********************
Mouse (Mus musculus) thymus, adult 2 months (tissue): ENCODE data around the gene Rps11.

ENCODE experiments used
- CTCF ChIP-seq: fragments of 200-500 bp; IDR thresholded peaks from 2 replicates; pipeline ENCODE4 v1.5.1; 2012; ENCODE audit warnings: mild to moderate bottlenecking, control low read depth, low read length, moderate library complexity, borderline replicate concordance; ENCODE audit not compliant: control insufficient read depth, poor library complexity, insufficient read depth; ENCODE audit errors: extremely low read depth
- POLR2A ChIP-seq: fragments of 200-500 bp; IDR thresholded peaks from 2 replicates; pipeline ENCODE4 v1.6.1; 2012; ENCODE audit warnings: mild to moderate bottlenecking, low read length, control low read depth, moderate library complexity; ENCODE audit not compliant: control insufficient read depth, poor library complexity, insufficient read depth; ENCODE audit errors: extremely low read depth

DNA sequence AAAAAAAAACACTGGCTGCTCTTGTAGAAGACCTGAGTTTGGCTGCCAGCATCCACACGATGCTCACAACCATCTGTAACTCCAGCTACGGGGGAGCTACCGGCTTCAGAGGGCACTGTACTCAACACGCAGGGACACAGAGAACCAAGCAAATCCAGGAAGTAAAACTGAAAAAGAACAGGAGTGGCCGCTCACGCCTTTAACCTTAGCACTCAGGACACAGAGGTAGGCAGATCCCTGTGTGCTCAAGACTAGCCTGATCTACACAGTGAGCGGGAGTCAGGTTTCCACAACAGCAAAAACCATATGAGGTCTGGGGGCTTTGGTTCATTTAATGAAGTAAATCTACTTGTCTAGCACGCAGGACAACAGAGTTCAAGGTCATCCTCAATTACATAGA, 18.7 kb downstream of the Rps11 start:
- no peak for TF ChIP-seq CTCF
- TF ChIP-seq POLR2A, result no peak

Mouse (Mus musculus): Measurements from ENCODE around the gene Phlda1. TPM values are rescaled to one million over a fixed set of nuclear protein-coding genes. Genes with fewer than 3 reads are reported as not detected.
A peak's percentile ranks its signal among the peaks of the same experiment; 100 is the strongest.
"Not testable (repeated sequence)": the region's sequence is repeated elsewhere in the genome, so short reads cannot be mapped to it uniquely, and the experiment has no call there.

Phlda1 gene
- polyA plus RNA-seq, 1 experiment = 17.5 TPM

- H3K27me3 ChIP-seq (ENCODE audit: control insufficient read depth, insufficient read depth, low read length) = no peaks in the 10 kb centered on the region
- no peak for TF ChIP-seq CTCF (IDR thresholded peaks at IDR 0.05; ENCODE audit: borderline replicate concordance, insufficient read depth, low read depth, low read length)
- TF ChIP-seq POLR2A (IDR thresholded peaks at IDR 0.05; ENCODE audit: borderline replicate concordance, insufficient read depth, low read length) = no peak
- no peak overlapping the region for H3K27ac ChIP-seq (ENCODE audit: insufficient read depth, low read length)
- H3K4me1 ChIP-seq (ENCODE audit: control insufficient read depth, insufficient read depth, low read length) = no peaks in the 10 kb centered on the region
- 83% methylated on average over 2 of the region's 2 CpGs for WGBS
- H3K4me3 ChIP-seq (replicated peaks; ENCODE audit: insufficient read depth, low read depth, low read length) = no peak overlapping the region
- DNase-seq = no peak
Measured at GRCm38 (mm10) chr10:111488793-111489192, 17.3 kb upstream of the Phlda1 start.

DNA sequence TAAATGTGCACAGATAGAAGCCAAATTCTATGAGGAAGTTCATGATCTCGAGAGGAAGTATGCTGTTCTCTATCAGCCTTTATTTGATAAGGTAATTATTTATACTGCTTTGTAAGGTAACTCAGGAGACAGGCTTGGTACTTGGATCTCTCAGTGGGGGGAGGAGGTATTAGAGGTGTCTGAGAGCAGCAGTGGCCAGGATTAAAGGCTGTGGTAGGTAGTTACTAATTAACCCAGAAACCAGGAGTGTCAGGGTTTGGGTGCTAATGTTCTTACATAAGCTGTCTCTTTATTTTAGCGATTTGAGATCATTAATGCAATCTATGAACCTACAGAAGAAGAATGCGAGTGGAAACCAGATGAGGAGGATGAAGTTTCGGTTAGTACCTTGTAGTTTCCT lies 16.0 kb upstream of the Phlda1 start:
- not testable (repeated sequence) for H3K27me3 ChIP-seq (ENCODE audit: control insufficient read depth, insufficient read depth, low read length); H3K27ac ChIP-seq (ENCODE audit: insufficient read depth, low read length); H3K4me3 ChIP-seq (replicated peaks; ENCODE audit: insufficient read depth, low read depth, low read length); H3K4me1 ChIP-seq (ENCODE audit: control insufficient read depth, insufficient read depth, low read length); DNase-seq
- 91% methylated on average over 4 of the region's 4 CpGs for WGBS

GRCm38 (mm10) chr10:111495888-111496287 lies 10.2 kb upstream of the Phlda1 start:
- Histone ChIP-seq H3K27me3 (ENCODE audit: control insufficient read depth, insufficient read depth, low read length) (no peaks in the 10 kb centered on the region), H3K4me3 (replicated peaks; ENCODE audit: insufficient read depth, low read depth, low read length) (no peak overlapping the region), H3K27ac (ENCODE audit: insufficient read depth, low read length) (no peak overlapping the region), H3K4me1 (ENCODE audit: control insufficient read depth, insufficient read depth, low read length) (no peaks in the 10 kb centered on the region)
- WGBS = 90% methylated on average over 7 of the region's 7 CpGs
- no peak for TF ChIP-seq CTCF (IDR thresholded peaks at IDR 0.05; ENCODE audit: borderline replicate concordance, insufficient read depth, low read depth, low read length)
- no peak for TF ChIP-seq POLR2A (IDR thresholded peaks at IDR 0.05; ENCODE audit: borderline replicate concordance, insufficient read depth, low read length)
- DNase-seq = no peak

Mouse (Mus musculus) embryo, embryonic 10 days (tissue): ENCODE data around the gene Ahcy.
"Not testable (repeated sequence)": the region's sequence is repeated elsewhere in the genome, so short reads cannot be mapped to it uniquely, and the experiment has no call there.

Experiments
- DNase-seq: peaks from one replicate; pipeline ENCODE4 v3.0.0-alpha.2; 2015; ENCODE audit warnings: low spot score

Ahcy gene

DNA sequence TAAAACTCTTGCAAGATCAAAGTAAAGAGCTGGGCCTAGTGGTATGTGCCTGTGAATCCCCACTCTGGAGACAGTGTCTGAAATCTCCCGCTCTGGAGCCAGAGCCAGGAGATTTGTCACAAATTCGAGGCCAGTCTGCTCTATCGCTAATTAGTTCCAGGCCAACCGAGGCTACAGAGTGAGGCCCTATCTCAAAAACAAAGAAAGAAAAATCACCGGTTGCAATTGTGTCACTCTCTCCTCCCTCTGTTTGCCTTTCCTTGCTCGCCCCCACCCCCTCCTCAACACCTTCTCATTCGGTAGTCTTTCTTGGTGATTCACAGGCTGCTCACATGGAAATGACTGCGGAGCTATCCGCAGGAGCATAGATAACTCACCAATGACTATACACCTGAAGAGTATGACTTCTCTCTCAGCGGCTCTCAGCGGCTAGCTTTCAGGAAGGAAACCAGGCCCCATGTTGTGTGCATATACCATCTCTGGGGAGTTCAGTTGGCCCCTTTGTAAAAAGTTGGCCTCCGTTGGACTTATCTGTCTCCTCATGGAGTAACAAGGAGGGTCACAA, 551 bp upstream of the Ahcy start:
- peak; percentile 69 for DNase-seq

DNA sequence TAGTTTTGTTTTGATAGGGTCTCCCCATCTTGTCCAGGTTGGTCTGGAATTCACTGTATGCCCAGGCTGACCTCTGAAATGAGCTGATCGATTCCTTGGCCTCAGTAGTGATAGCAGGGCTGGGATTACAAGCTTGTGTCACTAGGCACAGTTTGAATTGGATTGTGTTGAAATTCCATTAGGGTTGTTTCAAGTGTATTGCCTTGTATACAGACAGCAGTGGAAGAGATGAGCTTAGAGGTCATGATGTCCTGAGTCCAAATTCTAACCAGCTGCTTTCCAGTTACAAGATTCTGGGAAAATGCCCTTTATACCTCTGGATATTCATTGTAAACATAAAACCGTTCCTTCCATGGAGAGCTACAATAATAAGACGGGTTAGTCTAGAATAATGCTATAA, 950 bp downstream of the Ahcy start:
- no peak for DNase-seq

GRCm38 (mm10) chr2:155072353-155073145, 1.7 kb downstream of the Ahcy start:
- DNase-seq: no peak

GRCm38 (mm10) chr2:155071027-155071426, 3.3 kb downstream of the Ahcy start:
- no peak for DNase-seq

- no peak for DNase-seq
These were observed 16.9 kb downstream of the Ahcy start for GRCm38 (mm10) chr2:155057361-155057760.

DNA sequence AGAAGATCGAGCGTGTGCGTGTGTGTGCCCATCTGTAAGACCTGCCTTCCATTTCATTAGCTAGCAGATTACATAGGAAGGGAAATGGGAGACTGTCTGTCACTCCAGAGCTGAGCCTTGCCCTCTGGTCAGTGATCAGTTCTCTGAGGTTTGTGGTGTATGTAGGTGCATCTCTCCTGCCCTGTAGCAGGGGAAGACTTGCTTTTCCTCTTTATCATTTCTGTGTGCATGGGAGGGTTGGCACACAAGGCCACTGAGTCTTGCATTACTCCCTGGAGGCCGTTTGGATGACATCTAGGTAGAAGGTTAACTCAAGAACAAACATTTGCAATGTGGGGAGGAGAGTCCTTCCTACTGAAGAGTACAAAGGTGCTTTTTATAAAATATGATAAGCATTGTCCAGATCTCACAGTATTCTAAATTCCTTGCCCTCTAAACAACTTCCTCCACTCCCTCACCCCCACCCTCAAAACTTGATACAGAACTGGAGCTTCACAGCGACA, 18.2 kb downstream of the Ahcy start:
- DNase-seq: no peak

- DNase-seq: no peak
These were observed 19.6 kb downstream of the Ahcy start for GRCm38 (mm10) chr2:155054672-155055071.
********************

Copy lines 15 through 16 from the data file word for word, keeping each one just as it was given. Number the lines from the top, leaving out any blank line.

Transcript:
- TF ChIP-seq POLR2A (IDR thresholded peaks at IDR 0.05; ENCODE audit: borderline replicate concordance, insufficient read depth, low read length) = no peak
- no peak overlapping the region for H3K27ac ChIP-seq (ENCODE audit: insufficient read depth, low read length)